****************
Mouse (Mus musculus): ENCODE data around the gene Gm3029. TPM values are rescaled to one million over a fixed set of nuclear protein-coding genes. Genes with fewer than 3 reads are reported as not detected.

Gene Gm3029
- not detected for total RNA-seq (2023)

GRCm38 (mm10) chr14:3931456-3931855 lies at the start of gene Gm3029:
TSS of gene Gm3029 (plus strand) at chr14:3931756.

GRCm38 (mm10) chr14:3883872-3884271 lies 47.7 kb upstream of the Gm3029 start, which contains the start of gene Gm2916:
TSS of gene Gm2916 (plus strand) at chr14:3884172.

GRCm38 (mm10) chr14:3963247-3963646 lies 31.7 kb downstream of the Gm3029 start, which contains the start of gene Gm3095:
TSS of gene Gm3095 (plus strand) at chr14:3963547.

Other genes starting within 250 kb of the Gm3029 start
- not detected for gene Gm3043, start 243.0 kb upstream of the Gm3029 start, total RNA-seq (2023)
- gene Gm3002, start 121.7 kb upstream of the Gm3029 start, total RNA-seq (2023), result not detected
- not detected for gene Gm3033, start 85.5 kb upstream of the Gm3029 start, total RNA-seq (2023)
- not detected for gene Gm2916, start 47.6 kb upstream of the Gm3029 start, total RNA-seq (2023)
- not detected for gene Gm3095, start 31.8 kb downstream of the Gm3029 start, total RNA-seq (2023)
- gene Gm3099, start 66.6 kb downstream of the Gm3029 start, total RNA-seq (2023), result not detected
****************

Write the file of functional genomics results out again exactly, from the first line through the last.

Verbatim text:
Mouse (Mus musculus): ENCODE data around the gene Gm3029. TPM values are rescaled to one million over a fixed set of nuclear protein-coding genes. Genes with fewer than 3 reads are reported as not detected.

Gene Gm3029
- not detected for total RNA-seq (2023)

GRCm38 (mm10) chr14:3931456-3931855 lies at the start of gene Gm3029:
TSS of gene Gm3029 (plus strand) at chr14:3931756.

GRCm38 (mm10) chr14:3883872-3884271 lies 47.7 kb upstream of the Gm3029 start, which contains the start of gene Gm2916:
TSS of gene Gm2916 (plus strand) at chr14:3884172.

GRCm38 (mm10) chr14:3963247-3963646 lies 31.7 kb downstream of the Gm3029 start, which contains the start of gene Gm3095:
TSS of gene Gm3095 (plus strand) at chr14:3963547.

Other genes starting within 250 kb of the Gm3029 start
- not detected for gene Gm3043, start 243.0 kb upstream of the Gm3029 start, total RNA-seq (2023)
- gene Gm3002, start 121.7 kb upstream of the Gm3029 start, total RNA-seq (2023), result not detected
- not detected for gene Gm3033, start 85.5 kb upstream of the Gm3029 start, total RNA-seq (2023)
- not detected for gene Gm2916, start 47.6 kb upstream of the Gm3029 start, total RNA-seq (2023)
- not detected for gene Gm3095, start 31.8 kb downstream of the Gm3029 start, total RNA-seq (2023)
- gene Gm3099, start 66.6 kb downstream of the Gm3029 start, total RNA-seq (2023), result not detected